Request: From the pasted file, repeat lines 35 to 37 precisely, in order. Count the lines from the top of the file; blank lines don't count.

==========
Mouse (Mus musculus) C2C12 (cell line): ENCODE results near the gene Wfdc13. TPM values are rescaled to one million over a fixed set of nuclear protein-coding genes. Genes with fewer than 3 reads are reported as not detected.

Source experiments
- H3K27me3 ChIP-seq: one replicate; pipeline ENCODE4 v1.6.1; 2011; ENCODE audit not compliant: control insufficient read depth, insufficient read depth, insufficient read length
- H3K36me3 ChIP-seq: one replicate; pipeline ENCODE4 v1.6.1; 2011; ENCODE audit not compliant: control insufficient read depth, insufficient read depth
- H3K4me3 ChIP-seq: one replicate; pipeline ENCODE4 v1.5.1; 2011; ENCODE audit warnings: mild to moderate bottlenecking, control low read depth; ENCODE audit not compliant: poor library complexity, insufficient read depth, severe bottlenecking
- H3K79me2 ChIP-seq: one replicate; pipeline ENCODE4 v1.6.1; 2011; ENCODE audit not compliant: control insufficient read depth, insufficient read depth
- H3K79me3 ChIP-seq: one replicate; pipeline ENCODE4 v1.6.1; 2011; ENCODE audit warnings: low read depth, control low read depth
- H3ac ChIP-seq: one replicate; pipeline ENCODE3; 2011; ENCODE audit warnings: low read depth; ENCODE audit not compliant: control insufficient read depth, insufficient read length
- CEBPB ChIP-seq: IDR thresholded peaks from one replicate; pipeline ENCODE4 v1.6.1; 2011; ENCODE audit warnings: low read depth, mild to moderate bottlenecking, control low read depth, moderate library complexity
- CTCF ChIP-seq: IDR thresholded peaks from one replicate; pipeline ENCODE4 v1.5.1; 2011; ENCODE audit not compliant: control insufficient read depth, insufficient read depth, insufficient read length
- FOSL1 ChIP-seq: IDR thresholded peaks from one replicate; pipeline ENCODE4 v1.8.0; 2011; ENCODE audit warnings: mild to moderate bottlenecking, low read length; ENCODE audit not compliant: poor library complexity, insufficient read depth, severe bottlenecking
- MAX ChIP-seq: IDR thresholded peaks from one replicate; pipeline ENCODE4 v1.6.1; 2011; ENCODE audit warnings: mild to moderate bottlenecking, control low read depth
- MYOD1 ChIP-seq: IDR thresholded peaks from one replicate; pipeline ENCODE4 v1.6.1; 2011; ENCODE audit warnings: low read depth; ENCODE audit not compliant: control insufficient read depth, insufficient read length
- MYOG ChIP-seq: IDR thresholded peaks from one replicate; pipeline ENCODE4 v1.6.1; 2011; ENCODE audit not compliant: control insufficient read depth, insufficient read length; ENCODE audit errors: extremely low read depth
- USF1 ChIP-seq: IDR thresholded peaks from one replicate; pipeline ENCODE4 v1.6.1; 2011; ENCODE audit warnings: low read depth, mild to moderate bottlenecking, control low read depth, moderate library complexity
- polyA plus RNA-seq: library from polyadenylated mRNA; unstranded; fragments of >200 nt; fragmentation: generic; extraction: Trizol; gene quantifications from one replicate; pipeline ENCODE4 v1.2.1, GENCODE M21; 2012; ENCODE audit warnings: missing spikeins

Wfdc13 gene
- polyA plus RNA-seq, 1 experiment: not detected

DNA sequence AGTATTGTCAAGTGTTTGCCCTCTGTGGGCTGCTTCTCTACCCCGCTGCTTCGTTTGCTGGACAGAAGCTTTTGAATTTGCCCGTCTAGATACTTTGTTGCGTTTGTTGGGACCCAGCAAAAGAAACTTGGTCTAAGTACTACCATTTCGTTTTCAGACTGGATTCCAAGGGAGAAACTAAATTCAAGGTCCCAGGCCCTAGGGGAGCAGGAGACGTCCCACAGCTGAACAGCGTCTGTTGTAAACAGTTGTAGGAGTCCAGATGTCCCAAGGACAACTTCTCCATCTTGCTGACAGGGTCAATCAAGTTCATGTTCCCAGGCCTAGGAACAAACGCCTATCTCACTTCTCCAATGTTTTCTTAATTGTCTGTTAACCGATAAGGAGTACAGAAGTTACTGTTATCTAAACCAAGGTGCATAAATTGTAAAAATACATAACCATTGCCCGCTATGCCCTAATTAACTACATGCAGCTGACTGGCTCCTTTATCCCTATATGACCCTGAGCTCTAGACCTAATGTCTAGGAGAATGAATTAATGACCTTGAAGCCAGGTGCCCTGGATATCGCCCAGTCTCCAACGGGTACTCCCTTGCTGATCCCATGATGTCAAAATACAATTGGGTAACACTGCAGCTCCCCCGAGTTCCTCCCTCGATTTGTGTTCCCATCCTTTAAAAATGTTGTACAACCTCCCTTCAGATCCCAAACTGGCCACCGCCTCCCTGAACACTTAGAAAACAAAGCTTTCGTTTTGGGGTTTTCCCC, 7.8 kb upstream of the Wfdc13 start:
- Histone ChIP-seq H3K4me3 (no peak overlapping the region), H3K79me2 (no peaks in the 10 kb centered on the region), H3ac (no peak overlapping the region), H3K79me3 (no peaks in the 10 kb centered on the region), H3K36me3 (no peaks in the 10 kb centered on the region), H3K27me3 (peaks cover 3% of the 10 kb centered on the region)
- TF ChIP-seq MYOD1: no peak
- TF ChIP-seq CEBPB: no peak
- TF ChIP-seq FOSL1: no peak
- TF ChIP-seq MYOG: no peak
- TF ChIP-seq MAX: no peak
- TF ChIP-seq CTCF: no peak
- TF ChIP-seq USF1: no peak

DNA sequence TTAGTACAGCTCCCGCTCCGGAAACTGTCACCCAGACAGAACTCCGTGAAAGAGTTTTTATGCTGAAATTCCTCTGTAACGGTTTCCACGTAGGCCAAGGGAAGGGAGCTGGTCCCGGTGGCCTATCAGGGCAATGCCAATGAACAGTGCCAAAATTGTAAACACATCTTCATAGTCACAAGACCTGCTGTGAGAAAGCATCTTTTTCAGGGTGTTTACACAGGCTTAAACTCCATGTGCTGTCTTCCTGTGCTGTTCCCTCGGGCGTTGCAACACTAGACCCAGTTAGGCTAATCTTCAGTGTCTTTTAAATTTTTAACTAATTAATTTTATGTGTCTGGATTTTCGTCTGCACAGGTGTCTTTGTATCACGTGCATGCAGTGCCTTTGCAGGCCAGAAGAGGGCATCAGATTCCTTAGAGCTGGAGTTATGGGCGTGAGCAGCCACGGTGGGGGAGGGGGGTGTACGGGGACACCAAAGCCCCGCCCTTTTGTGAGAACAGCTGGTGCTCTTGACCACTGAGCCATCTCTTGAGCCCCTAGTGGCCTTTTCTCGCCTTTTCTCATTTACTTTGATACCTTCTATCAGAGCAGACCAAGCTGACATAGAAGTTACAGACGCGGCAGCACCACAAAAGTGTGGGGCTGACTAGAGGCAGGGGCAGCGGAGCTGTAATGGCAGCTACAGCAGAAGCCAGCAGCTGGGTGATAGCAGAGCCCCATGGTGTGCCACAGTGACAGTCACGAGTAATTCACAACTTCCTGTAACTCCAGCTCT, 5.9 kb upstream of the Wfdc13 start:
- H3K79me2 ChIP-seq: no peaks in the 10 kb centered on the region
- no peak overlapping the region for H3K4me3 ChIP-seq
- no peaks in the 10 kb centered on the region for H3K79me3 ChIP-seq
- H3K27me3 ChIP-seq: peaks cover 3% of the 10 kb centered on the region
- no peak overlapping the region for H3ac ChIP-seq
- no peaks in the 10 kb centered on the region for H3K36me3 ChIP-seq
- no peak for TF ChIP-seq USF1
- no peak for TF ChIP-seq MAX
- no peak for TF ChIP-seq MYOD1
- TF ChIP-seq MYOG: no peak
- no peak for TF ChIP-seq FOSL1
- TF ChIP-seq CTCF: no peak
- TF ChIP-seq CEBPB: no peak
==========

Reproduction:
- no peak for TF ChIP-seq USF1
- no peak for TF ChIP-seq MAX
- no peak for TF ChIP-seq MYOD1